YU army denies Kosovo incursion

BELGRADE, Aug 16, 2000 -- (Reuters) The Yugoslav army on Tuesday denied a report in a U.S. military newspaper that it had made an incursion into Kosovo, state news agency Tanjug said.

The Stars and Stripes paper had said U.S. forces used Apache helicopters to confront a group of armed and uniformed Serbs who crossed into the province in two all-terrain vehicles on July 28.

It said the Serbs then retreated back across the boundary line of Kosovo and into Serbia's tense Presevo valley, scene of clashes between Serb police and an ethnic Albanian group seeking to wrest the area from Belgrade's control.

"It is not true that the Yugoslav army entered the said area," Colonel Svetozar Radisic, the army spokesman, was quoted by state news agency Tanjug as saying.

Radisic said the local police, not the army, had entered a five-kilometer (three-mile) buffer zone along the boundary with Kosovo to carry out a task in Presevo, as allowed under international agreements.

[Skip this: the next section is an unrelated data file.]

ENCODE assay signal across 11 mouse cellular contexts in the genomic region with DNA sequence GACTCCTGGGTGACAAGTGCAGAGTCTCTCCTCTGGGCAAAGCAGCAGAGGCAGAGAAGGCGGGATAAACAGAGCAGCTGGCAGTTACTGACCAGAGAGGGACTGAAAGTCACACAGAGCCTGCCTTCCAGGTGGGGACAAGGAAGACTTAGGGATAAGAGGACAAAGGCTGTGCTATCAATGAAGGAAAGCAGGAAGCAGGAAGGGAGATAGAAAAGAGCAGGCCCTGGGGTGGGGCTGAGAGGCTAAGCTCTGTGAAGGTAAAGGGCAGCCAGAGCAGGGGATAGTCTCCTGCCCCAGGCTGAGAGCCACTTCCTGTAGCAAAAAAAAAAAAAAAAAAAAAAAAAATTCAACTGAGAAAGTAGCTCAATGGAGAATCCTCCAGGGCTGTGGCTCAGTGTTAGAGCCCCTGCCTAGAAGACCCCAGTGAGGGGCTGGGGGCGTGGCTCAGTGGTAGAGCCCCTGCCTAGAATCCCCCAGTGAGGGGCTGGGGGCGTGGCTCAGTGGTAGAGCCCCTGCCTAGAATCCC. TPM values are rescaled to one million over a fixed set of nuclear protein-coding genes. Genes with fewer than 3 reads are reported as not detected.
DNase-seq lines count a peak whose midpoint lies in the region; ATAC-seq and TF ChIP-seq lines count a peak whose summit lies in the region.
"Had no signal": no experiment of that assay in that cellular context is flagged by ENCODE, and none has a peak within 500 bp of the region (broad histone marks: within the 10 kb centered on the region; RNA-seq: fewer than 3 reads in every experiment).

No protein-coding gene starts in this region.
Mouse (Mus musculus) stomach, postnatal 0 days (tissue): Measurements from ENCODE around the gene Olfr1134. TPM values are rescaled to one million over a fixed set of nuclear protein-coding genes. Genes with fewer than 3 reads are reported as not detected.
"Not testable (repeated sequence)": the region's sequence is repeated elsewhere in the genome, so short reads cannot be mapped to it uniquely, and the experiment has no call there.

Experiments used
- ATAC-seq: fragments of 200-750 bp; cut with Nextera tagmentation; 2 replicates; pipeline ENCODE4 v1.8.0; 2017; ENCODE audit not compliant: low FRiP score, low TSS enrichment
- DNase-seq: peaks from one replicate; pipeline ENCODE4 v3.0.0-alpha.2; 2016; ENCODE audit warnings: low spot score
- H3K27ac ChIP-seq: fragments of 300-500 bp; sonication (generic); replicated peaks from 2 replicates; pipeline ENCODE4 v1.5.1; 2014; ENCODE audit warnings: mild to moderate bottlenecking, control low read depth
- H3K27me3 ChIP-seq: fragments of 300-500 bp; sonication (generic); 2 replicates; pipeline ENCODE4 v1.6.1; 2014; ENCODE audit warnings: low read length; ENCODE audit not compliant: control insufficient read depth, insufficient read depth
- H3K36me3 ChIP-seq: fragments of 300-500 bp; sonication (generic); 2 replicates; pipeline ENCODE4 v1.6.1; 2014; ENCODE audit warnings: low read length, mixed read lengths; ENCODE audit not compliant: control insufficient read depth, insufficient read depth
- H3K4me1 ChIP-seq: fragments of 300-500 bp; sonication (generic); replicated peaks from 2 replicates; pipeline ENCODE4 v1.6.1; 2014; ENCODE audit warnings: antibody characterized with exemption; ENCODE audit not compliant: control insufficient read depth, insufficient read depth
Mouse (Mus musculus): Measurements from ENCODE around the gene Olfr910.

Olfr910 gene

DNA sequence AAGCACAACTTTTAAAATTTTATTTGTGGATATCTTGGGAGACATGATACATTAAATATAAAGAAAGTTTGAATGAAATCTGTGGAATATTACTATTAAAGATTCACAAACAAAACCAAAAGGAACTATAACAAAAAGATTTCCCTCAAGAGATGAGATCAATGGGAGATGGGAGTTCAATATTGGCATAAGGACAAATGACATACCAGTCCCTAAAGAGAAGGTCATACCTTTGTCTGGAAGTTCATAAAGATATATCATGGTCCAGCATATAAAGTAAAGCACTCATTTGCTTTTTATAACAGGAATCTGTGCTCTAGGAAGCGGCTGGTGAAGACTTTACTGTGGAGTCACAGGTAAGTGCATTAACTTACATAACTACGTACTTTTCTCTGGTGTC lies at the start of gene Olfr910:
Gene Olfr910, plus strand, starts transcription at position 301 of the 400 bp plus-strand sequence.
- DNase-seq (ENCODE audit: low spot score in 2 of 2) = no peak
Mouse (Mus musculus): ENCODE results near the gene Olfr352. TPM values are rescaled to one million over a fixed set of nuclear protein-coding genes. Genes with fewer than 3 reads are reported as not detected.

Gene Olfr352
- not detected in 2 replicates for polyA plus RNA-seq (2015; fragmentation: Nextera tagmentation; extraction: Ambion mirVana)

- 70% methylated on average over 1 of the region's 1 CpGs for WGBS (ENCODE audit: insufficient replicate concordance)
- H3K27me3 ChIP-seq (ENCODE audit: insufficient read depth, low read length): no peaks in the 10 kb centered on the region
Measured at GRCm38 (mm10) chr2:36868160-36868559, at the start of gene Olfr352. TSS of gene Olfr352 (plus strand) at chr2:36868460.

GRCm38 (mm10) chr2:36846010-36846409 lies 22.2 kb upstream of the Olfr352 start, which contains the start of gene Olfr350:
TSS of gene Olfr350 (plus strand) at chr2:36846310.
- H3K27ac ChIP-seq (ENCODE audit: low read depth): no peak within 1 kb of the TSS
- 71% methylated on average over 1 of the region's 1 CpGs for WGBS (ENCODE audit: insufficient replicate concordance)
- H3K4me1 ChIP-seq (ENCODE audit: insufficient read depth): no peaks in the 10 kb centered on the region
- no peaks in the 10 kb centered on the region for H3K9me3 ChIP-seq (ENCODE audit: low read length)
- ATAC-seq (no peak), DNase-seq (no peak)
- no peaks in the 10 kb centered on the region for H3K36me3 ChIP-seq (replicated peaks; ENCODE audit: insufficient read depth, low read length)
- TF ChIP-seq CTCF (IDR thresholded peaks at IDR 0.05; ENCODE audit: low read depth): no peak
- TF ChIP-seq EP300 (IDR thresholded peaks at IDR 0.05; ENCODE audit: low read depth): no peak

Serb army and police units pulled out of Kosovo in June 1999 as part of an agreement that ended NATO's 78-day bombing campaign of Yugoslavia over its repression of ethnic Albanians in Kosovo.

Yugoslav army units had to withdraw to more than five kilometers from the Kosovo boundary line, but police units from Serbia can operate within the zone.

The army said the NATO-led KFOR peacekeeping force that entered the province when Serb forces withdrew had overreacted.

"The report in the U.S. paper is obviously KFOR's attempt to justify a badly judged and arrogant action in which they used low-flying combat helicopters to force our policemen to halt their work because their lives were in danger," Radisic said.

"The Yugoslav army respects UN resolution 1244 and the military agreement as opposed to KFOR whose units daily deliberately violate these documents with their engagement on the Albanians' side," Radisic said.

NATO-led peacekeepers have stepped up security in the Presevo area to try and stop the ethnic Albanian Presevo, Medvedja and Bujanovac Liberation Army (UCPMB in Albanian) from operating.

Original article